The bulk of the meeting covered discussion on the recent announcements of the government’s plans to abolish Section 21 (no fault) evictions. Prior to consultations taking place, Plymouth City Council will work with SWLA to understand the difficulties that landlords will face if Section 21s aren’t an option, also understanding what improvements need to be made in the Section 8 court process.
Other topics discussed included student accommodation in Plymouth, the possible effect of Brexit on the Private Rented Sector and HMO licencing.
The Home Office have released Brexit Guidance on Right to Rent.
Until 1 January 2021 EU, EEA and Swiss citizens will continue to be able to prove their right to rent in the UK as they do now, for example by showing their passport or national identity card.
There will be no change to the way EU, EEA and Swiss citizens prove their right to rent until 1 January 2021. This remains the same if the UK leaves the EU with or without a deal. Landlords do not need to check if new EEA and Swiss tenants arrived before or after the UK left the EU, or if they have status under the EU Settlement Scheme or European temporary leave to remain.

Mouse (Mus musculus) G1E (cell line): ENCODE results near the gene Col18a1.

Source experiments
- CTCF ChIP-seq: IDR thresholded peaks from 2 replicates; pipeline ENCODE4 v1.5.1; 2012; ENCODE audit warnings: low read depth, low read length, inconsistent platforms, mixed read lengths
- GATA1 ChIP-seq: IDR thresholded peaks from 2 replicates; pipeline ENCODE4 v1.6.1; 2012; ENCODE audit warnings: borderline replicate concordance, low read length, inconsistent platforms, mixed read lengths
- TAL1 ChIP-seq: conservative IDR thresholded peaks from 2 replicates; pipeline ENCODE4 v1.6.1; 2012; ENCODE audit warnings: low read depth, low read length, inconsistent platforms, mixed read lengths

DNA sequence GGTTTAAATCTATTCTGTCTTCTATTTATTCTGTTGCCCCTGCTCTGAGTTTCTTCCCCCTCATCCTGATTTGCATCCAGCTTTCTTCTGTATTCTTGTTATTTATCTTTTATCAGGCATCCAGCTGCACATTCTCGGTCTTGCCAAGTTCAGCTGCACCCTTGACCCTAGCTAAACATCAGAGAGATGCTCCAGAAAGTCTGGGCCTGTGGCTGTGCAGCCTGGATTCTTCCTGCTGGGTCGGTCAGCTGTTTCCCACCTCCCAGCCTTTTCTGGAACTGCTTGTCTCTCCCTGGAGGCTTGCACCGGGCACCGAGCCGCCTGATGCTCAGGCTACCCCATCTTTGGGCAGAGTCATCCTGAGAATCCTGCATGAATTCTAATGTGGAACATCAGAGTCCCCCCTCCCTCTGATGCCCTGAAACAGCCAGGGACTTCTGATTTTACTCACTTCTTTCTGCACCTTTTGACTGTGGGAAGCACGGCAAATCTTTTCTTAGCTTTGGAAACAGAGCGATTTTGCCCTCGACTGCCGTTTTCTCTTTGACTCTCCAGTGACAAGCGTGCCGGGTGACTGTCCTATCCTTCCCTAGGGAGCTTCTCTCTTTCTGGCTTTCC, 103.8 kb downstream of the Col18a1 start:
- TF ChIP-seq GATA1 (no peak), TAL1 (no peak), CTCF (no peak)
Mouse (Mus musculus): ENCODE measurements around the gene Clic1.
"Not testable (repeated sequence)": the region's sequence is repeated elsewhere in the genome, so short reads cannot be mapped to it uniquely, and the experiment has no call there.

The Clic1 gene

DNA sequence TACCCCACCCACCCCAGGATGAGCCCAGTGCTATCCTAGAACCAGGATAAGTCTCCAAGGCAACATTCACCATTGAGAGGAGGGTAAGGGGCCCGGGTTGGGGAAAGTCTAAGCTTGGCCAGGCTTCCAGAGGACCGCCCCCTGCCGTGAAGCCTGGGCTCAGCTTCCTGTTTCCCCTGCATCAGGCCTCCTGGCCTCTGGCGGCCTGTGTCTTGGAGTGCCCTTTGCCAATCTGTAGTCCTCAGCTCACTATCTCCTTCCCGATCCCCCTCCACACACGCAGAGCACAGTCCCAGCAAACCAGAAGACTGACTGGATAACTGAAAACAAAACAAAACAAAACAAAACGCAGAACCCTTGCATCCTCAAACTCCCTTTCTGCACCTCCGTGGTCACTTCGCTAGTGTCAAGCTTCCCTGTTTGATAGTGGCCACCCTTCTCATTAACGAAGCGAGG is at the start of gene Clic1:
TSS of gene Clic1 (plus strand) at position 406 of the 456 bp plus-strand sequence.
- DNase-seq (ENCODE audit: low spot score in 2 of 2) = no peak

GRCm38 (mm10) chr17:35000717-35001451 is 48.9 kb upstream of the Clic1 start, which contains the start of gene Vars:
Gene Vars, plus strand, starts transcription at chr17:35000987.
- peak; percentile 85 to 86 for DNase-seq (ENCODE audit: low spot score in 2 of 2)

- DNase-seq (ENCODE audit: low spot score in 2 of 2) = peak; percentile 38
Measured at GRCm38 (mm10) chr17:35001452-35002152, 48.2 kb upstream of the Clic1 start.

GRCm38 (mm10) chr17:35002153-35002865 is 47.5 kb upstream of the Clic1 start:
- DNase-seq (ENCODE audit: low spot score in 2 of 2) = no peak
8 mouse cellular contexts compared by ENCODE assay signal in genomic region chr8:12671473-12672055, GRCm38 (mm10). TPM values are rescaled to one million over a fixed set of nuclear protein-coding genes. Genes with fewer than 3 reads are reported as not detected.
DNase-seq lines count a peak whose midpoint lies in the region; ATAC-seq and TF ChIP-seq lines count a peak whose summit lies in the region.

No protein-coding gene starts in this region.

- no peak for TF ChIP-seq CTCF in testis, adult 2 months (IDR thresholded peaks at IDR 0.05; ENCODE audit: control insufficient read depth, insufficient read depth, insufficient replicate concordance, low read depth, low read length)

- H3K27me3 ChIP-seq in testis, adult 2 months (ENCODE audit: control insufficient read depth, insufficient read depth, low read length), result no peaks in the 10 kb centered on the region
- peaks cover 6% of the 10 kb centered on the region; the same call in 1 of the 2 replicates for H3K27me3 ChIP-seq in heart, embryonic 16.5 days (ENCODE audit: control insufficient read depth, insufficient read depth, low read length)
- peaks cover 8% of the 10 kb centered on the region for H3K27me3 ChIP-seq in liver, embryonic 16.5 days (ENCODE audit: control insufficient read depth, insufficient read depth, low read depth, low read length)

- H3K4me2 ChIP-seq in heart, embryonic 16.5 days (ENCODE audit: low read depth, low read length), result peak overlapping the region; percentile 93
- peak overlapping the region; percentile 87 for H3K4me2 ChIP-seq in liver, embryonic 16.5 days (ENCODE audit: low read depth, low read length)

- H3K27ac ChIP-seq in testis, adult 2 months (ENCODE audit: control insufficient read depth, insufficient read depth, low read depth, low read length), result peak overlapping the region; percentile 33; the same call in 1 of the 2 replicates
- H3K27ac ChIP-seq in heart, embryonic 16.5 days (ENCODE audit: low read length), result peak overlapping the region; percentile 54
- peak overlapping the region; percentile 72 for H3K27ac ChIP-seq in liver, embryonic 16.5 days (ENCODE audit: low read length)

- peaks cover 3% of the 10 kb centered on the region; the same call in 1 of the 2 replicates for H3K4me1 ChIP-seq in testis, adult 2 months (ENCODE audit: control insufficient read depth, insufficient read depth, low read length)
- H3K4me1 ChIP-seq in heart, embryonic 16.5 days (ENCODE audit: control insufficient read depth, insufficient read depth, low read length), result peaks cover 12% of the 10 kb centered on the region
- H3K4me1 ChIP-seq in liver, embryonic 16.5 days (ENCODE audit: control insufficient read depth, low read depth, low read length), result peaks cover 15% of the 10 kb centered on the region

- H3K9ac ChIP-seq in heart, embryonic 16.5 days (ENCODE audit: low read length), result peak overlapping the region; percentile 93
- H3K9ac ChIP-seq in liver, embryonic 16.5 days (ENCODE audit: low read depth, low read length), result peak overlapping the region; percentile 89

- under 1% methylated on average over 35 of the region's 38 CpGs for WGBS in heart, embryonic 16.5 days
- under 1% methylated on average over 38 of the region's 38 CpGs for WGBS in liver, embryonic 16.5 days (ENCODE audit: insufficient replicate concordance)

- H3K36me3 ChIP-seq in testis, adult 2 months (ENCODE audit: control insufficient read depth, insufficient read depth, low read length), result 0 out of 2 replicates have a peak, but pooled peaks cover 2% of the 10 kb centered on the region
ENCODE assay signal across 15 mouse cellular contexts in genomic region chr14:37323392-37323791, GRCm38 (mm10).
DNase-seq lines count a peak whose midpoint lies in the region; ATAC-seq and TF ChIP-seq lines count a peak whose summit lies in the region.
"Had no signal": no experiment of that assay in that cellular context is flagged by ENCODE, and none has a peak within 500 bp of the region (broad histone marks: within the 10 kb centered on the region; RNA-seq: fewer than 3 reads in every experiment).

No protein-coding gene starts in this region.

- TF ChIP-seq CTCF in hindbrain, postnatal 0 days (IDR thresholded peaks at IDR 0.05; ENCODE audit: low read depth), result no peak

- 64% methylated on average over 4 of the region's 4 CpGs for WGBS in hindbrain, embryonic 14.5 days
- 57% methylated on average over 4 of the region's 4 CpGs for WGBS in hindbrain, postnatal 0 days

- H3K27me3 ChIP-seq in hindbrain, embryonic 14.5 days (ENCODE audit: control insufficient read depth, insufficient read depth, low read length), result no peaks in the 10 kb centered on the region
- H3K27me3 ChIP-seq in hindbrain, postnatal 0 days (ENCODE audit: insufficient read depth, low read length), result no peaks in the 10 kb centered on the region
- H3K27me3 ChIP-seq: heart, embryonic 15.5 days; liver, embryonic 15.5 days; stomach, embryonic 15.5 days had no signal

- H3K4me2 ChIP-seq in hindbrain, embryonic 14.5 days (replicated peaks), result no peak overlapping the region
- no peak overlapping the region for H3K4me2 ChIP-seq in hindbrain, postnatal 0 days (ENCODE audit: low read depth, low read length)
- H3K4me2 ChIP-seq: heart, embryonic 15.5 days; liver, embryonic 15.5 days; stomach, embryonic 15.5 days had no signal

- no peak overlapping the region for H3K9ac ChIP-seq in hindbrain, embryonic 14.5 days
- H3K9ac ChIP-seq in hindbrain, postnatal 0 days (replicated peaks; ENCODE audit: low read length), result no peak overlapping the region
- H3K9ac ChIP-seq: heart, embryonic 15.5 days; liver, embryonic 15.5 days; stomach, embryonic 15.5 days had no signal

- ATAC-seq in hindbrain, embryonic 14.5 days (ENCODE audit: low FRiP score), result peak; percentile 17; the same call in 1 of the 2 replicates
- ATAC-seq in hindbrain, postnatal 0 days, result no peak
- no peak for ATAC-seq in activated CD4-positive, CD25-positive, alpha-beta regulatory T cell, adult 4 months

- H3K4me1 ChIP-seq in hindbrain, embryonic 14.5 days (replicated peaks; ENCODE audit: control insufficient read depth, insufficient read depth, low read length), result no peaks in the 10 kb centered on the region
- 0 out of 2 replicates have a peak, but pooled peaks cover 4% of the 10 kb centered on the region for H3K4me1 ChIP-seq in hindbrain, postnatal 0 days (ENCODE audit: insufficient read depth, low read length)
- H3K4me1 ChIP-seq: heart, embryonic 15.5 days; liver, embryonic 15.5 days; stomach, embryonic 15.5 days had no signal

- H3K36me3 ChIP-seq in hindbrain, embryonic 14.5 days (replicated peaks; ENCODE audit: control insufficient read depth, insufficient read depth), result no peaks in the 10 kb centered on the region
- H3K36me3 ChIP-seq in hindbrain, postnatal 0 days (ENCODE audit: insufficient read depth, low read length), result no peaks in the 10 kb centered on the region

Landlords will not need to retrospectively check the status of EU, EEA or Swiss tenants or their family members who entered into a tenancy agreement before 1 January 2021.
Irish citizens will continue to have the right to rent in the UK and prove their right to rent as they do now, for example using their passport.
Landlords should continue to conduct right to rent checks on all prospective tenants to comply with the code of practice on illegal immigrants and private rented accommodation and the code of practice for landlords: avoiding unlawful discrimination.
As is currently the case, in order for a landlord to obtain a statutory excuse from a civil penalty when letting to the non-EEA family member of an EU, EEA or Swiss citizen, the prospective tenant will need to show Home Office issued documentation as set out in the legislation and guidance.